This is a boast within limits as Paul does not boast in the labor of others who work their fields. The “super-apostles” have apparently entered Paul’s field to turn over the soil, subvert Paul’s work, and undermine what Paul was building in Corinth. These intruders have overstepped their limitations. Paul has worked within the limits of his commission as an apostle to Corinth, but the “super-apostles” boast is not in the work where they have been commissioned but in the work they have done in other people’s fields. Moreover, they boast in the identity they claim.

Their boast is not “in the Lord,” but in comparing themselves with others in order to exalt their own credentials, work, or identity. They “measure themselves by one another, and compare themselves with another.”  When they compare themselves with each other, and particularly when they compare themselves with Paul, they claim a higher role or more significance than Paul. They are rhetoricians, have credentials, claim success, and come with prosperity and reputation (in contrast to the persecuted Paul).

Paul refuses to compare himself in this way with others. Rather, he locates his ministry in the authority and assignment that God has given him. He will boast in this assignment as the one who has preached the gospel in Corinth, and he will boast in the opportunities this affords to spread the gospel to other lands (but not in lands where work is already underway). This is, according to Paul, boasting in the Lord, and it is in line with the quotation from Jeremiah 9:23-24. The only authentic boast is a boast in what the Lord has done. Instead of boasting in our credentials, rhetoric, and success (or wealth in Jeremiah), the faithful boast identifies with the Lord who acts with “steadfast love, justice, and righteousness.”

In recent years, a well-known minister refused to be mentored by another minister whose church was smaller than his. His sense of mutual respect for spiritual guidance, apparently, was based on success, credentials, and prosperity (his salary was a prosperous one). This is a different gospel, a different Spirit, and a different Jesus (2 Corinthians 11:3-4). It is the boast of the “super-apostles” in 2 Corinthians. It compares one minister with another minister, one congregation with another congregation, and locates “authority” in cultural standards (whether Greco-Roman or American). This defines success in terms of credentialed people, large and successful organizations, and popular and charismatic personalities (“celebrity pastors,” for example).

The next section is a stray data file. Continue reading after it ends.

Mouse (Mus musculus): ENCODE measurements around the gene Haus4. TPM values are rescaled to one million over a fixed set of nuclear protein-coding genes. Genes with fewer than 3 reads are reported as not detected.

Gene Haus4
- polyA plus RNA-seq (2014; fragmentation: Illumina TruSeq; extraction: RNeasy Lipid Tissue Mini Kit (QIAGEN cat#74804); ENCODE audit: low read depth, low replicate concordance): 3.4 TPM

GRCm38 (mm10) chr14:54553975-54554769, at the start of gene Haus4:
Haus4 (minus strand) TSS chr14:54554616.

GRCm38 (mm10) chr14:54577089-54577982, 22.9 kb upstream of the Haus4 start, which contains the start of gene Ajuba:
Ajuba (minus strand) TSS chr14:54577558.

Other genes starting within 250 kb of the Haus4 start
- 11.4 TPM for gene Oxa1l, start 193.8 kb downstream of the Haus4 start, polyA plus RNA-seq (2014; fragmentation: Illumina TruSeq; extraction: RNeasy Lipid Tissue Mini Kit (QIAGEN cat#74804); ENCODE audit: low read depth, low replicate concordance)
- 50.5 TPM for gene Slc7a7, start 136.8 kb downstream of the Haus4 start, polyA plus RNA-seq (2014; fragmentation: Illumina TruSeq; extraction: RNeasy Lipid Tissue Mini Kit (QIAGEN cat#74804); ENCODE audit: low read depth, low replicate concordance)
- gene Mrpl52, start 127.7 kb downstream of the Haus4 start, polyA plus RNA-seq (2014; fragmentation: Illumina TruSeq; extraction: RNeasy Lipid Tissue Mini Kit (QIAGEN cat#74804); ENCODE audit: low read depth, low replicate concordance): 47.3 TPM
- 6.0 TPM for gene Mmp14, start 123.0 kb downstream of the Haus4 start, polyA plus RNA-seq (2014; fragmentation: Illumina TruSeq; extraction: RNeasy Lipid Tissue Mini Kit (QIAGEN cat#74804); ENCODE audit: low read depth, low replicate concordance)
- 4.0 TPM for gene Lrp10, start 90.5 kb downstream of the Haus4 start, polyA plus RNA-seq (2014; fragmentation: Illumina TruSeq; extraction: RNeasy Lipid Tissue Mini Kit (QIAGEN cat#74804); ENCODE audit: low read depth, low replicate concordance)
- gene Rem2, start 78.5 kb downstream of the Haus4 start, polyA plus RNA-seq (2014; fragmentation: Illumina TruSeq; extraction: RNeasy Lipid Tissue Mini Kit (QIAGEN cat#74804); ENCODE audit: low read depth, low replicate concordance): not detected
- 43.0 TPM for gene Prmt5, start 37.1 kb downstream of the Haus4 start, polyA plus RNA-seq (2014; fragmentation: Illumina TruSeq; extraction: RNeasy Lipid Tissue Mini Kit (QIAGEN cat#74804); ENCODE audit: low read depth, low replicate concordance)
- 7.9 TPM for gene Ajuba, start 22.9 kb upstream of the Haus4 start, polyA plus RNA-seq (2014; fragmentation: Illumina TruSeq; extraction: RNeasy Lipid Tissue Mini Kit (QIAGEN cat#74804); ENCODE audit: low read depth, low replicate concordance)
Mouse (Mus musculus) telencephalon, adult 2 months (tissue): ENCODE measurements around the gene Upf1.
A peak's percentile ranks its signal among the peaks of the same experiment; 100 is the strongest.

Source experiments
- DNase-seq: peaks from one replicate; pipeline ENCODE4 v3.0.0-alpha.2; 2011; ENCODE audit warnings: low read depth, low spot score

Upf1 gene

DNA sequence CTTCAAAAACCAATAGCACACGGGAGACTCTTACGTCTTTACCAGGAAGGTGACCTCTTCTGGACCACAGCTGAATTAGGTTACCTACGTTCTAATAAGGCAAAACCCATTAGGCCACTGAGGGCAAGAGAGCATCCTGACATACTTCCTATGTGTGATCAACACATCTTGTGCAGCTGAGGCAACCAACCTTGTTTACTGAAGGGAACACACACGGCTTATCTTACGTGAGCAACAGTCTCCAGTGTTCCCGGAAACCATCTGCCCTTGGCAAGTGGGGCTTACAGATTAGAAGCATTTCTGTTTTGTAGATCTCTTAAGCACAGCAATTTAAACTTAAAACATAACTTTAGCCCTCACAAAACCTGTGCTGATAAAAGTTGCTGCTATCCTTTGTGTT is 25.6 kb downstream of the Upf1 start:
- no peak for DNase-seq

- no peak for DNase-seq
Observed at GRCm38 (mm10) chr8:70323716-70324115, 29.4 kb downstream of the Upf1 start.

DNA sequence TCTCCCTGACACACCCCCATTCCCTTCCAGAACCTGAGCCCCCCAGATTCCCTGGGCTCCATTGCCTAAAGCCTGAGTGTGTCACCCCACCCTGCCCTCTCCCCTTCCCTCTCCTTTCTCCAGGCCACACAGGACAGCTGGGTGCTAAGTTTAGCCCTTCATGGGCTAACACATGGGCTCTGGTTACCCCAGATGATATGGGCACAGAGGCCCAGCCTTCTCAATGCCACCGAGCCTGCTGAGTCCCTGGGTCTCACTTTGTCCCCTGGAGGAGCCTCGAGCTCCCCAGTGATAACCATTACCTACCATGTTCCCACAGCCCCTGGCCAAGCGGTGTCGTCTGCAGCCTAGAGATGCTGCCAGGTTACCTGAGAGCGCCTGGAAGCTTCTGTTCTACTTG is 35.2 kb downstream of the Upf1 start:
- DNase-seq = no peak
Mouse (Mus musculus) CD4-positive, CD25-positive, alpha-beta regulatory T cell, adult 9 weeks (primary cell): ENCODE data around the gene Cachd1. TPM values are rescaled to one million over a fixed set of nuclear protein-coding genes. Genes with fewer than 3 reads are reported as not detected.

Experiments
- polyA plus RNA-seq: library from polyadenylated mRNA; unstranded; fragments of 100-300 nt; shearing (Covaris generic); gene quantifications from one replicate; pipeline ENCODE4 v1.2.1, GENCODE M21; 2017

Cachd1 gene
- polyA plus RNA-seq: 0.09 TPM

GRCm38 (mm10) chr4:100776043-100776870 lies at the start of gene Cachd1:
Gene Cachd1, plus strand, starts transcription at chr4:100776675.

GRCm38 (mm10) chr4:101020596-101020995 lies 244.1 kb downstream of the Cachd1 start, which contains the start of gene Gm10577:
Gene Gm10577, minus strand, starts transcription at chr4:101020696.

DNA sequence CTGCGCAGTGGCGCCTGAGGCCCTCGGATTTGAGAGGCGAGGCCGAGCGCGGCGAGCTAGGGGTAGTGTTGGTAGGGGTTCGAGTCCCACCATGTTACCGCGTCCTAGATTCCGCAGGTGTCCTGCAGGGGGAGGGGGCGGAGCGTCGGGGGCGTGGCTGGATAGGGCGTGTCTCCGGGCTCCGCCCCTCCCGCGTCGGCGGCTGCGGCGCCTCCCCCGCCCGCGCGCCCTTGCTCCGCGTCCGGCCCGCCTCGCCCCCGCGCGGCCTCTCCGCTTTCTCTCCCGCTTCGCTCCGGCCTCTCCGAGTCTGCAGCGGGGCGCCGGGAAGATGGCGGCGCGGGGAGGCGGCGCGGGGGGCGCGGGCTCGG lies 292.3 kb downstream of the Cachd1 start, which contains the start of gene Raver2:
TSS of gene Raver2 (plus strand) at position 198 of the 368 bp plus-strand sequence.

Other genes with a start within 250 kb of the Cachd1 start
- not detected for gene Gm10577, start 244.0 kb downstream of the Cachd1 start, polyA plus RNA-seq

Paul refuses to compare himself with others. Rather, he will boast in the measure that God has given him, the suffering he endures for the sake of the gospel, and prioritize the preaching of the good news of Christ above all else. Rhetorical skills, “successful” churches, prosperity and wealth, and credentials are neither evidence of the embodied gospel nor the signs of gospel preaching. Rather, the task of ministry is telling the good news of the gospel in the fields God assigns—without fanfare, trickery, or intimidation. Nothing else really matters in comparison.

One Response to “2 Corinthians 10:7-18 – Boasting in Ministry”

  1.   Kennedy chandi Says:

    Pual boasting,of the will of God being done is the way to go.